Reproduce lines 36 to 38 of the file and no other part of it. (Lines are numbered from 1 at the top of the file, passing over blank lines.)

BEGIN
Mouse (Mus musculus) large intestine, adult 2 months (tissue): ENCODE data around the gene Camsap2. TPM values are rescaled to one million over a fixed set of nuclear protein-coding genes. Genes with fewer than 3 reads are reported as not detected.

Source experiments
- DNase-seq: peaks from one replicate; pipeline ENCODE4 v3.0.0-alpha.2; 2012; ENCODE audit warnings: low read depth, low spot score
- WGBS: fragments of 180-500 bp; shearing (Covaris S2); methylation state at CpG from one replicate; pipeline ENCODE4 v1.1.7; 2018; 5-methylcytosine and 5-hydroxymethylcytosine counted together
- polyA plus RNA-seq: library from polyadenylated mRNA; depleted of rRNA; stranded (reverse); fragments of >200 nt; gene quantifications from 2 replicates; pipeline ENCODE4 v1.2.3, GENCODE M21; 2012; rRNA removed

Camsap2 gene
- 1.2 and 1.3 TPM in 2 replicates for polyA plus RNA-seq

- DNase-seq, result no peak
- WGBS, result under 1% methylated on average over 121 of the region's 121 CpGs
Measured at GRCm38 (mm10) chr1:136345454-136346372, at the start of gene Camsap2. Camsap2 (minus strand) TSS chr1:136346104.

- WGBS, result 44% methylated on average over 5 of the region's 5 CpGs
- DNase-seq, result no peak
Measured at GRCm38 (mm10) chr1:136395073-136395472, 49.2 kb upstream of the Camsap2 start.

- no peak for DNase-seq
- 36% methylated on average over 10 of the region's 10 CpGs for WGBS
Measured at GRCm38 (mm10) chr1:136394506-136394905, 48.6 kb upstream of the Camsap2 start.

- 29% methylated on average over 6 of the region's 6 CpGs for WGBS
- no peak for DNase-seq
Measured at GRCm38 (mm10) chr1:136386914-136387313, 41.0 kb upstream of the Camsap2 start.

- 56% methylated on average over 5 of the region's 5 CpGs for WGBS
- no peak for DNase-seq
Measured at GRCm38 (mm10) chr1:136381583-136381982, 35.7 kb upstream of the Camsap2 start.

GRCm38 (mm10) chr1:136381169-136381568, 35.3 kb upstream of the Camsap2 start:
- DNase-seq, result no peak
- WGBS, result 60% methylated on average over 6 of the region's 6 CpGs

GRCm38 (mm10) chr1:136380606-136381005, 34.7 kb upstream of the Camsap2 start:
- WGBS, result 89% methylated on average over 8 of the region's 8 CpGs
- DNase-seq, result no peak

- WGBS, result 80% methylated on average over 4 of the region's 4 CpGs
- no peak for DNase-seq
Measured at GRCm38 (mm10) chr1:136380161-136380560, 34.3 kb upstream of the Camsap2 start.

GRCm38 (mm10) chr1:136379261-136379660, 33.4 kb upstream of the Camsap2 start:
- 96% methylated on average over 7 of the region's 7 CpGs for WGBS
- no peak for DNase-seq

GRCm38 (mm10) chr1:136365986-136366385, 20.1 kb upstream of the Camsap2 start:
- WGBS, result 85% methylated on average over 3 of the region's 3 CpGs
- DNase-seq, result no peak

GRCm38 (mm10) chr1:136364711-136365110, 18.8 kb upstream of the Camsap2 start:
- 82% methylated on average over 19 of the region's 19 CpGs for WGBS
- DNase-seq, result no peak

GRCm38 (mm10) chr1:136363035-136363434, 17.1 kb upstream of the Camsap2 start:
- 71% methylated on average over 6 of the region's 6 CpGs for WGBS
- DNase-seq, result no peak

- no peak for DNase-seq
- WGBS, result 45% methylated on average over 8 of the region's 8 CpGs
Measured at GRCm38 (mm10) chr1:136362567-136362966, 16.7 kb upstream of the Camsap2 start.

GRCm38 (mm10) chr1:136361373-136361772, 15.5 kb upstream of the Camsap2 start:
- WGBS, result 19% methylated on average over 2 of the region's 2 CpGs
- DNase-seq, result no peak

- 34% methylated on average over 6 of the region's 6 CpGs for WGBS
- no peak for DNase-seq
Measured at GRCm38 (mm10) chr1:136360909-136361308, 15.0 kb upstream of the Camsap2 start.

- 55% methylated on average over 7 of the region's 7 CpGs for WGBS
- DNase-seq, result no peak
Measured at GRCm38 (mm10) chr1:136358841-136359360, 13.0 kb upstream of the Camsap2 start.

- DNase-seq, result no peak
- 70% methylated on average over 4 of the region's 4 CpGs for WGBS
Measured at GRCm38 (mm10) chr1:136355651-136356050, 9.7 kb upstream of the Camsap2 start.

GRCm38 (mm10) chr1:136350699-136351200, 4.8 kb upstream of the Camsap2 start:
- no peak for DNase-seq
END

- WGBS, result 85% methylated on average over 3 of the region's 3 CpGs
- DNase-seq, result no peak

GRCm38 (mm10) chr1:136364711-136365110, 18.8 kb upstream of the Camsap2 start: